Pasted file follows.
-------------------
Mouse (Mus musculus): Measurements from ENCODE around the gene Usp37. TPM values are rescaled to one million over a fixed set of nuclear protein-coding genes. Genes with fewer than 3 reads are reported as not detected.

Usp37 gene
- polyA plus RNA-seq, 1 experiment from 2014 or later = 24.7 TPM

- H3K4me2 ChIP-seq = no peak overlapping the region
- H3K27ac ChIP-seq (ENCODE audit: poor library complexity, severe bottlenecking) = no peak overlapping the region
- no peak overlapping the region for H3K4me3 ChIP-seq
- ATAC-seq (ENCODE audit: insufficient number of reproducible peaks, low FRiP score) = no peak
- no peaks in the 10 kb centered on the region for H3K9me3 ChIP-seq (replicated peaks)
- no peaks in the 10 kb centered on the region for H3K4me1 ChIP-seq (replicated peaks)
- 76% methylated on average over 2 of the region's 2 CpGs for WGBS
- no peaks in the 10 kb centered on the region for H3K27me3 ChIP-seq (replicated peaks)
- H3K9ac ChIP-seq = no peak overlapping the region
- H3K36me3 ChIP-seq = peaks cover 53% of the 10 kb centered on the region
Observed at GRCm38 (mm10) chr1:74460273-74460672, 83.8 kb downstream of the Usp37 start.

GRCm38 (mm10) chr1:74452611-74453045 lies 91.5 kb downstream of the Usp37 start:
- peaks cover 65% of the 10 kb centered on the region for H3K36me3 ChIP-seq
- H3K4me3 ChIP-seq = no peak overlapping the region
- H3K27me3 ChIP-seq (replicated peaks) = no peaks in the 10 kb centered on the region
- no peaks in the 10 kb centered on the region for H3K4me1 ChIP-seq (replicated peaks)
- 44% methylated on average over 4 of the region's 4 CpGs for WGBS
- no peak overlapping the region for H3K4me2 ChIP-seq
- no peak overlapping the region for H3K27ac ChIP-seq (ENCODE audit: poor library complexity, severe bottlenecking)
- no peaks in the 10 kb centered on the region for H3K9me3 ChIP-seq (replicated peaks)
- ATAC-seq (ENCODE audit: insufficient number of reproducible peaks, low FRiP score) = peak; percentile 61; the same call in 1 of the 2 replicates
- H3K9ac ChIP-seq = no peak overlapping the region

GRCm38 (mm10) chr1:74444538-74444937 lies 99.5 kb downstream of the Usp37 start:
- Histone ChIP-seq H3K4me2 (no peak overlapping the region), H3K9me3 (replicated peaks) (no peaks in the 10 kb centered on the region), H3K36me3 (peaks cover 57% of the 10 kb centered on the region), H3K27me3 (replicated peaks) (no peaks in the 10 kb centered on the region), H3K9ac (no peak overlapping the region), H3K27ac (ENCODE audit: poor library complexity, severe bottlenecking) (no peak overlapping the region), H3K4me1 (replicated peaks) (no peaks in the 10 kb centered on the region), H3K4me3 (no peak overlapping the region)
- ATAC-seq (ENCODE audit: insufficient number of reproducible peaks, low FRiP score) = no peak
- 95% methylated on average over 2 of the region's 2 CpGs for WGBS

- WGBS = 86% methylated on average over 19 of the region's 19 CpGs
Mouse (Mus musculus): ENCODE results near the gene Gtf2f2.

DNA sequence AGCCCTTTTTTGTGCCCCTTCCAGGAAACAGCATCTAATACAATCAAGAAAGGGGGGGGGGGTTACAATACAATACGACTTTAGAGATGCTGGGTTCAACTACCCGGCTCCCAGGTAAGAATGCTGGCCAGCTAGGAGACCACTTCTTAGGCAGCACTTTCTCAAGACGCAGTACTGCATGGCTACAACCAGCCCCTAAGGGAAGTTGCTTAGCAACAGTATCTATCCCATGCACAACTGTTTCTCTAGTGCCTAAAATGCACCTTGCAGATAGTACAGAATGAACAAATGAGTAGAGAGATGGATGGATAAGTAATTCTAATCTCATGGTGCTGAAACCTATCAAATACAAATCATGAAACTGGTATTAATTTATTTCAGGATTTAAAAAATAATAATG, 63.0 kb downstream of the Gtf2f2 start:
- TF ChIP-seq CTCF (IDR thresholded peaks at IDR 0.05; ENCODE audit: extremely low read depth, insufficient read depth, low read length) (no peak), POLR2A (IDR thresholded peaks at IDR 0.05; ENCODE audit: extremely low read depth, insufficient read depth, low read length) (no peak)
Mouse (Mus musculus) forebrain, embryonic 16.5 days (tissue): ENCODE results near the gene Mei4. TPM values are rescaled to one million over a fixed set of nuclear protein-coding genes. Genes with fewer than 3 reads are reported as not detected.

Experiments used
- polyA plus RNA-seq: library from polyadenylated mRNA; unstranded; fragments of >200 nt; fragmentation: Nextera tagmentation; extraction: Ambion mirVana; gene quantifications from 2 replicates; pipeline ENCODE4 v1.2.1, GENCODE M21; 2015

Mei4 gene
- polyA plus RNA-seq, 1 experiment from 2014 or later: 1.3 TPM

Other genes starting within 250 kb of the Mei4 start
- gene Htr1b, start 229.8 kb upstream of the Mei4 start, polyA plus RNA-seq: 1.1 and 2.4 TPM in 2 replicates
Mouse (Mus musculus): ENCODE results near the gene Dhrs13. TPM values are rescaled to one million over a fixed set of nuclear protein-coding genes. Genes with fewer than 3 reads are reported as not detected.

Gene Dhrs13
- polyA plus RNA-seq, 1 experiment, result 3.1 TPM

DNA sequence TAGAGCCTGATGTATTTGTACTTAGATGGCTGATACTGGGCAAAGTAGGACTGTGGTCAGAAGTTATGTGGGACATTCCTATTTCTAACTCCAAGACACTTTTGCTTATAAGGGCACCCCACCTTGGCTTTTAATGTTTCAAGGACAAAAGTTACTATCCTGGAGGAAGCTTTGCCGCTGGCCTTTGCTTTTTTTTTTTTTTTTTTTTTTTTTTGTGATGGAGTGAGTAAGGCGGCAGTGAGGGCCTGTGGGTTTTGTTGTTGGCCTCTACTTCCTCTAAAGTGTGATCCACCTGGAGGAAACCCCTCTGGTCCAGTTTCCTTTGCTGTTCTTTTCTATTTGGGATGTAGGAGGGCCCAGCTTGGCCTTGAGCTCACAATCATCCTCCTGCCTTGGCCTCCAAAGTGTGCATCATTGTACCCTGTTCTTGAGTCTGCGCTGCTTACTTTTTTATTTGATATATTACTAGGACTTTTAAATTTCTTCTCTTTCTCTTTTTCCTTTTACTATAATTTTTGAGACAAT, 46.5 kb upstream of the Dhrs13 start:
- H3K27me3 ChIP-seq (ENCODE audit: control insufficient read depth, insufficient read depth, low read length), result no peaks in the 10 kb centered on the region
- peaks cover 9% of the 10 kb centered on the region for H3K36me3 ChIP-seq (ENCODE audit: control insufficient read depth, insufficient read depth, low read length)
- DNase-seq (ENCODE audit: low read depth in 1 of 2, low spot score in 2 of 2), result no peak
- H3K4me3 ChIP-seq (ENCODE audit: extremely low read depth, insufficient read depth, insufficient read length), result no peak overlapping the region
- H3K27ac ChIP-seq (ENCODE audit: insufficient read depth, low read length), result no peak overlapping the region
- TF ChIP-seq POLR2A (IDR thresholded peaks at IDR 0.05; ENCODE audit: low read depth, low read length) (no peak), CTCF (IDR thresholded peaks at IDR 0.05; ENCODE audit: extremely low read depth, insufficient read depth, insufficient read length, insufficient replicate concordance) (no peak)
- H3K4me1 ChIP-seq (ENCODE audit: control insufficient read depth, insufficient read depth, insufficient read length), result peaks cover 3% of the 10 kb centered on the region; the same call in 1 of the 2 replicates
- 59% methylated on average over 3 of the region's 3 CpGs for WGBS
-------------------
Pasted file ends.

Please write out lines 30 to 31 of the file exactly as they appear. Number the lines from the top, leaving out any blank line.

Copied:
- WGBS = 86% methylated on average over 19 of the region's 19 CpGs
Mouse (Mus musculus): ENCODE results near the gene Gtf2f2.